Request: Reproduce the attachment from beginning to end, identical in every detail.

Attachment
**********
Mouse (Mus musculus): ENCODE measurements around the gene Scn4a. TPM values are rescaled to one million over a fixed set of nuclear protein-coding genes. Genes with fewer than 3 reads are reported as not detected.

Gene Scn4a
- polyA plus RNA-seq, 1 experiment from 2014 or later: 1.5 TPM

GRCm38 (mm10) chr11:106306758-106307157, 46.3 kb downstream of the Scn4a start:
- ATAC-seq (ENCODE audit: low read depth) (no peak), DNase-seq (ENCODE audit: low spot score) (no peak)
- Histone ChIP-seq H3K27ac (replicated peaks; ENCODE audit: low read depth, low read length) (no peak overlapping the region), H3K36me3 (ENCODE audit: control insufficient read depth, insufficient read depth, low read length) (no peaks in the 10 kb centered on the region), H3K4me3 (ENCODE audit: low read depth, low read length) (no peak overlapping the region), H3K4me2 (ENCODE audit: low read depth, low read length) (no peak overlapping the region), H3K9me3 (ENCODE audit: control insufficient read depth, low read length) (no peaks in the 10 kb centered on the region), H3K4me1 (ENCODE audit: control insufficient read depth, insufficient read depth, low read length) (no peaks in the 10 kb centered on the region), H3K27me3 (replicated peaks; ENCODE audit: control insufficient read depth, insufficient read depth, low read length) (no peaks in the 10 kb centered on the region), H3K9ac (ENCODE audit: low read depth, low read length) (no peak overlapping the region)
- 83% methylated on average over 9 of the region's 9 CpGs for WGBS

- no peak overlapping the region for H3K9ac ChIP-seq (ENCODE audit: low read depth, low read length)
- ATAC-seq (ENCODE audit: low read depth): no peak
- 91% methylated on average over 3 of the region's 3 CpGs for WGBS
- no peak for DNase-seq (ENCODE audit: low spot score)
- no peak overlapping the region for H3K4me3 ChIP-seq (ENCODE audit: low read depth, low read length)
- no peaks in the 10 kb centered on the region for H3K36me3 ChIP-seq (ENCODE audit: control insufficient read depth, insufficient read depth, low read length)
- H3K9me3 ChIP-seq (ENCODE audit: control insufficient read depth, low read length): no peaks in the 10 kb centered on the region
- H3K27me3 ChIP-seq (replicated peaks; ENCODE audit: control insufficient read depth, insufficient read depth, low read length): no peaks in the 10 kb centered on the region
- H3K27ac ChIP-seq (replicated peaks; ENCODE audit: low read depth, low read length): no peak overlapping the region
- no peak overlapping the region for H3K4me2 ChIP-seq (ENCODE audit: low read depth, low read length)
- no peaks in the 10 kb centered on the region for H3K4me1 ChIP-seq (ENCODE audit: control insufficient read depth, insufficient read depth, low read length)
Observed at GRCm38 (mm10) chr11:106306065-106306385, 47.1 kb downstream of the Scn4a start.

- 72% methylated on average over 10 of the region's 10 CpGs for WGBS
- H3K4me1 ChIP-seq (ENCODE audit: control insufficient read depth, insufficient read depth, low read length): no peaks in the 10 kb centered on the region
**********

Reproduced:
Mouse (Mus musculus): ENCODE measurements around the gene Scn4a. TPM values are rescaled to one million over a fixed set of nuclear protein-coding genes. Genes with fewer than 3 reads are reported as not detected.

Gene Scn4a
- polyA plus RNA-seq, 1 experiment from 2014 or later: 1.5 TPM

GRCm38 (mm10) chr11:106306758-106307157, 46.3 kb downstream of the Scn4a start:
- ATAC-seq (ENCODE audit: low read depth) (no peak), DNase-seq (ENCODE audit: low spot score) (no peak)
- Histone ChIP-seq H3K27ac (replicated peaks; ENCODE audit: low read depth, low read length) (no peak overlapping the region), H3K36me3 (ENCODE audit: control insufficient read depth, insufficient read depth, low read length) (no peaks in the 10 kb centered on the region), H3K4me3 (ENCODE audit: low read depth, low read length) (no peak overlapping the region), H3K4me2 (ENCODE audit: low read depth, low read length) (no peak overlapping the region), H3K9me3 (ENCODE audit: control insufficient read depth, low read length) (no peaks in the 10 kb centered on the region), H3K4me1 (ENCODE audit: control insufficient read depth, insufficient read depth, low read length) (no peaks in the 10 kb centered on the region), H3K27me3 (replicated peaks; ENCODE audit: control insufficient read depth, insufficient read depth, low read length) (no peaks in the 10 kb centered on the region), H3K9ac (ENCODE audit: low read depth, low read length) (no peak overlapping the region)
- 83% methylated on average over 9 of the region's 9 CpGs for WGBS

- no peak overlapping the region for H3K9ac ChIP-seq (ENCODE audit: low read depth, low read length)
- ATAC-seq (ENCODE audit: low read depth): no peak
- 91% methylated on average over 3 of the region's 3 CpGs for WGBS
- no peak for DNase-seq (ENCODE audit: low spot score)
- no peak overlapping the region for H3K4me3 ChIP-seq (ENCODE audit: low read depth, low read length)
- no peaks in the 10 kb centered on the region for H3K36me3 ChIP-seq (ENCODE audit: control insufficient read depth, insufficient read depth, low read length)
- H3K9me3 ChIP-seq (ENCODE audit: control insufficient read depth, low read length): no peaks in the 10 kb centered on the region
- H3K27me3 ChIP-seq (replicated peaks; ENCODE audit: control insufficient read depth, insufficient read depth, low read length): no peaks in the 10 kb centered on the region
- H3K27ac ChIP-seq (replicated peaks; ENCODE audit: low read depth, low read length): no peak overlapping the region
- no peak overlapping the region for H3K4me2 ChIP-seq (ENCODE audit: low read depth, low read length)
- no peaks in the 10 kb centered on the region for H3K4me1 ChIP-seq (ENCODE audit: control insufficient read depth, insufficient read depth, low read length)
Observed at GRCm38 (mm10) chr11:106306065-106306385, 47.1 kb downstream of the Scn4a start.

- 72% methylated on average over 10 of the region's 10 CpGs for WGBS
- H3K4me1 ChIP-seq (ENCODE audit: control insufficient read depth, insufficient read depth, low read length): no peaks in the 10 kb centered on the region